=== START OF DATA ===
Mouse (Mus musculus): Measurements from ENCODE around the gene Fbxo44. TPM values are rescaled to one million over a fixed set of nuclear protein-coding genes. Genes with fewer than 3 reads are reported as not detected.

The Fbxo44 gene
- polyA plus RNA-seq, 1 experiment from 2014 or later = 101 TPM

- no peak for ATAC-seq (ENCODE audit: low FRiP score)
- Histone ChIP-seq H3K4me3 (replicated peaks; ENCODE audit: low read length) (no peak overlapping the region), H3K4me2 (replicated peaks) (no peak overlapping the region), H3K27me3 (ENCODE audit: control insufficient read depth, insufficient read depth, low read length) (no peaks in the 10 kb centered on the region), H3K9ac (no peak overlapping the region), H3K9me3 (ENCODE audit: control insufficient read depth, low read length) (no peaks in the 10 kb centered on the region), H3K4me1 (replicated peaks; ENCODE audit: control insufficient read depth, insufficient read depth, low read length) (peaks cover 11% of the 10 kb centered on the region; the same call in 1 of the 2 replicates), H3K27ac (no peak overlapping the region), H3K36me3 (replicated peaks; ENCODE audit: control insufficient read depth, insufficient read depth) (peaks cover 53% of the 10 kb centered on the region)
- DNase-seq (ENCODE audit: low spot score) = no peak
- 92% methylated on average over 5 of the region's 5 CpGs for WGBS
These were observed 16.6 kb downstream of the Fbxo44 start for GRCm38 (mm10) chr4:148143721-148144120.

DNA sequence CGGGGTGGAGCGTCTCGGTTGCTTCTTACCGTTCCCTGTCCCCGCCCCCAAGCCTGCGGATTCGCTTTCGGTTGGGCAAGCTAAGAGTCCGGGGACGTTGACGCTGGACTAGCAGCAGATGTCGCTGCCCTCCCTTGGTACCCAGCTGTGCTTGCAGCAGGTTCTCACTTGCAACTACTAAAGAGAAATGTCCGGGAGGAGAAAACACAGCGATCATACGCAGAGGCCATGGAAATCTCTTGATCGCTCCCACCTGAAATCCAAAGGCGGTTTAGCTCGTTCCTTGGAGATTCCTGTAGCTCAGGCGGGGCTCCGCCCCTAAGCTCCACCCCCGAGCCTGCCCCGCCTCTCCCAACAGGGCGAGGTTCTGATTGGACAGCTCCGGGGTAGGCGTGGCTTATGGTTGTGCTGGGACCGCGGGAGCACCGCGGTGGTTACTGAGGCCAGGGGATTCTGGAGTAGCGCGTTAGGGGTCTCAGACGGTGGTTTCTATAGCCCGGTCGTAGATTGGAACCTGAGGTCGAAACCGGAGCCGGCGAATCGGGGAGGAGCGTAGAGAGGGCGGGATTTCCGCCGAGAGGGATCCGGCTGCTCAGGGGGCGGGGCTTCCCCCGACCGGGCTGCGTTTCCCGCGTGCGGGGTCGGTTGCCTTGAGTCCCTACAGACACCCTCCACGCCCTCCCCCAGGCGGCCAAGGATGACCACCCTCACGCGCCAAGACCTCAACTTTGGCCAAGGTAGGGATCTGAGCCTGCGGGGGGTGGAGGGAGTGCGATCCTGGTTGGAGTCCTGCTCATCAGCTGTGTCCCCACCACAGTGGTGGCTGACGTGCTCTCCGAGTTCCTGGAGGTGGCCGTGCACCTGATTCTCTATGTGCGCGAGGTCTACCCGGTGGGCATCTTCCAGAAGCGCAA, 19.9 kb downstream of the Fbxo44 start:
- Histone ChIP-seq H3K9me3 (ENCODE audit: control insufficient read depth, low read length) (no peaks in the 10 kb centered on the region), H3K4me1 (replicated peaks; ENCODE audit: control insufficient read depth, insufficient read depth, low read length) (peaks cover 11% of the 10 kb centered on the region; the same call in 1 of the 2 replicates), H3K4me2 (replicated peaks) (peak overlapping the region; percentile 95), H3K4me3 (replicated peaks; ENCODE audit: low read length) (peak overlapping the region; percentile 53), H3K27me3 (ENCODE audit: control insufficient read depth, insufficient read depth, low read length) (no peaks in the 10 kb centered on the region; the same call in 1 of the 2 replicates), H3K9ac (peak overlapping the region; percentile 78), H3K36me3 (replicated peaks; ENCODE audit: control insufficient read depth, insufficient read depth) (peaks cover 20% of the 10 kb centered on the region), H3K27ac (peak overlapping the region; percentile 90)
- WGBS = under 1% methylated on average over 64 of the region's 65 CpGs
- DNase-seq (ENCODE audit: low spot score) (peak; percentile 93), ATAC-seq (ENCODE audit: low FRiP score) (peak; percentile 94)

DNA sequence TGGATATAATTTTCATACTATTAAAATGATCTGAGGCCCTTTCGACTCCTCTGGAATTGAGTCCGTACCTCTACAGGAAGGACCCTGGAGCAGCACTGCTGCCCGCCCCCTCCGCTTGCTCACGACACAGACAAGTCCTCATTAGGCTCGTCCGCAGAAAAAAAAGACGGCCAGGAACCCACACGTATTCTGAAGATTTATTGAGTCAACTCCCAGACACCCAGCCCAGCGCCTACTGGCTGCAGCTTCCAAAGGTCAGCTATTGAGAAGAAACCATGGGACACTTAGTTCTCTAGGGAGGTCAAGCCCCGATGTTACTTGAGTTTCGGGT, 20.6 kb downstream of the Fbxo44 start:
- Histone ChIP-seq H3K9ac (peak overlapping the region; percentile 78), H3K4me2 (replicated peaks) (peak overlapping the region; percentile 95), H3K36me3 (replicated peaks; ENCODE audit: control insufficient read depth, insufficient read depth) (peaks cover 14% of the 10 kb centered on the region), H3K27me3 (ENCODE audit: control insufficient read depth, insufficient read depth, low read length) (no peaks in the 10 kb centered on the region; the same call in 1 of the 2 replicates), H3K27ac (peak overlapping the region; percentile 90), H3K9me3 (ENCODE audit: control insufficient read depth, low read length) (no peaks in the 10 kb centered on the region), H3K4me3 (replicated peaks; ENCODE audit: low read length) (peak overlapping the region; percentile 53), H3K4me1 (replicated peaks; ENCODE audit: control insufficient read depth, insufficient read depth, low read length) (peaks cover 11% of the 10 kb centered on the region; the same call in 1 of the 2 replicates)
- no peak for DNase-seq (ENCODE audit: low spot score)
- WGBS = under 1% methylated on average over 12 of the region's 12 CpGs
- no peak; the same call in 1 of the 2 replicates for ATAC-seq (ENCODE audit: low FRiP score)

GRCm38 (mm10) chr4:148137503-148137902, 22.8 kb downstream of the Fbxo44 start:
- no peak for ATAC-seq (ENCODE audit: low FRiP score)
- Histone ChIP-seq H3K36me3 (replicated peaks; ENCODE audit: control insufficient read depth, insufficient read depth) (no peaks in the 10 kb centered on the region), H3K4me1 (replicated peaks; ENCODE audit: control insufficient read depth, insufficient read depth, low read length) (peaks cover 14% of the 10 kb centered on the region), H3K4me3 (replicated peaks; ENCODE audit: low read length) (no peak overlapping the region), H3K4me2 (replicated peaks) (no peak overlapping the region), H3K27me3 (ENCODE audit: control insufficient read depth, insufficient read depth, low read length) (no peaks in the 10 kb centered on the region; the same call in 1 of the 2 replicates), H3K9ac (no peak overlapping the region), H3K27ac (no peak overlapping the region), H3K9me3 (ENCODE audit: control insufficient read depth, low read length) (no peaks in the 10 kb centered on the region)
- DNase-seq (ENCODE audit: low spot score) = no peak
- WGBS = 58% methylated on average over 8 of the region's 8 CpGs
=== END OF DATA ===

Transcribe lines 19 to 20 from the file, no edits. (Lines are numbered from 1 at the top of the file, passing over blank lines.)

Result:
- no peak for ATAC-seq (ENCODE audit: low FRiP score)
- Histone ChIP-seq H3K36me3 (replicated peaks; ENCODE audit: control insufficient read depth, insufficient read depth) (no peaks in the 10 kb centered on the region), H3K4me1 (replicated peaks; ENCODE audit: control insufficient read depth, insufficient read depth, low read length) (peaks cover 14% of the 10 kb centered on the region), H3K4me3 (replicated peaks; ENCODE audit: low read length) (no peak overlapping the region), H3K4me2 (replicated peaks) (no peak overlapping the region), H3K27me3 (ENCODE audit: control insufficient read depth, insufficient read depth, low read length) (no peaks in the 10 kb centered on the region; the same call in 1 of the 2 replicates), H3K9ac (no peak overlapping the region), H3K27ac (no peak overlapping the region), H3K9me3 (ENCODE audit: control insufficient read depth, low read length) (no peaks in the 10 kb centered on the region)